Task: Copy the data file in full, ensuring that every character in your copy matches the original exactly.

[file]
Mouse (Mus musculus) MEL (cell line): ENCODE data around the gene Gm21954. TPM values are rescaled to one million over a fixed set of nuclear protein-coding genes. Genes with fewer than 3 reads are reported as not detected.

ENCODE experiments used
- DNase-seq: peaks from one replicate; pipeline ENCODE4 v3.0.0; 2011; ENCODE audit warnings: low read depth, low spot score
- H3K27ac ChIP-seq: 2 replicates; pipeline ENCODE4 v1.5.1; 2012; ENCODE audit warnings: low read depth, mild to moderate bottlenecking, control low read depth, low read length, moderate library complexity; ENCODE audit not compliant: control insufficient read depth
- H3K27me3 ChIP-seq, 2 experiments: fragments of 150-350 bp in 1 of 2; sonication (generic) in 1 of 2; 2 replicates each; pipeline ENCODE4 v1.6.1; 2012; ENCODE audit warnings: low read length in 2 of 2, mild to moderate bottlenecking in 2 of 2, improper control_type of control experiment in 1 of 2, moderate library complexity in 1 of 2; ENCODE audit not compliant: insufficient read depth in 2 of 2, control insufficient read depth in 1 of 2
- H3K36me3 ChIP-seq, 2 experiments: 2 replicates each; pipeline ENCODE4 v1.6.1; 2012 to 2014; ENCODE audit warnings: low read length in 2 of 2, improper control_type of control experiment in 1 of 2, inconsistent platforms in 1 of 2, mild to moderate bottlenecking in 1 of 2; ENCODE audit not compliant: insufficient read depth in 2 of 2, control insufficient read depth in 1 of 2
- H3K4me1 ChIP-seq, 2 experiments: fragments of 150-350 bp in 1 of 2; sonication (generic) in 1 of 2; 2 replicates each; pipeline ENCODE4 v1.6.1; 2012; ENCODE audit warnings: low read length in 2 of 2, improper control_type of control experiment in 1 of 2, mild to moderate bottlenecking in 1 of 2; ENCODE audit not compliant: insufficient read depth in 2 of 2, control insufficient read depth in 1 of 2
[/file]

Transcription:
Mouse (Mus musculus) MEL (cell line): ENCODE data around the gene Gm21954. TPM values are rescaled to one million over a fixed set of nuclear protein-coding genes. Genes with fewer than 3 reads are reported as not detected.

ENCODE experiments used
- DNase-seq: peaks from one replicate; pipeline ENCODE4 v3.0.0; 2011; ENCODE audit warnings: low read depth, low spot score
- H3K27ac ChIP-seq: 2 replicates; pipeline ENCODE4 v1.5.1; 2012; ENCODE audit warnings: low read depth, mild to moderate bottlenecking, control low read depth, low read length, moderate library complexity; ENCODE audit not compliant: control insufficient read depth
- H3K27me3 ChIP-seq, 2 experiments: fragments of 150-350 bp in 1 of 2; sonication (generic) in 1 of 2; 2 replicates each; pipeline ENCODE4 v1.6.1; 2012; ENCODE audit warnings: low read length in 2 of 2, mild to moderate bottlenecking in 2 of 2, improper control_type of control experiment in 1 of 2, moderate library complexity in 1 of 2; ENCODE audit not compliant: insufficient read depth in 2 of 2, control insufficient read depth in 1 of 2
- H3K36me3 ChIP-seq, 2 experiments: 2 replicates each; pipeline ENCODE4 v1.6.1; 2012 to 2014; ENCODE audit warnings: low read length in 2 of 2, improper control_type of control experiment in 1 of 2, inconsistent platforms in 1 of 2, mild to moderate bottlenecking in 1 of 2; ENCODE audit not compliant: insufficient read depth in 2 of 2, control insufficient read depth in 1 of 2
- H3K4me1 ChIP-seq, 2 experiments: fragments of 150-350 bp in 1 of 2; sonication (generic) in 1 of 2; 2 replicates each; pipeline ENCODE4 v1.6.1; 2012; ENCODE audit warnings: low read length in 2 of 2, improper control_type of control experiment in 1 of 2, mild to moderate bottlenecking in 1 of 2; ENCODE audit not compliant: insufficient read depth in 2 of 2, control insufficient read depth in 1 of 2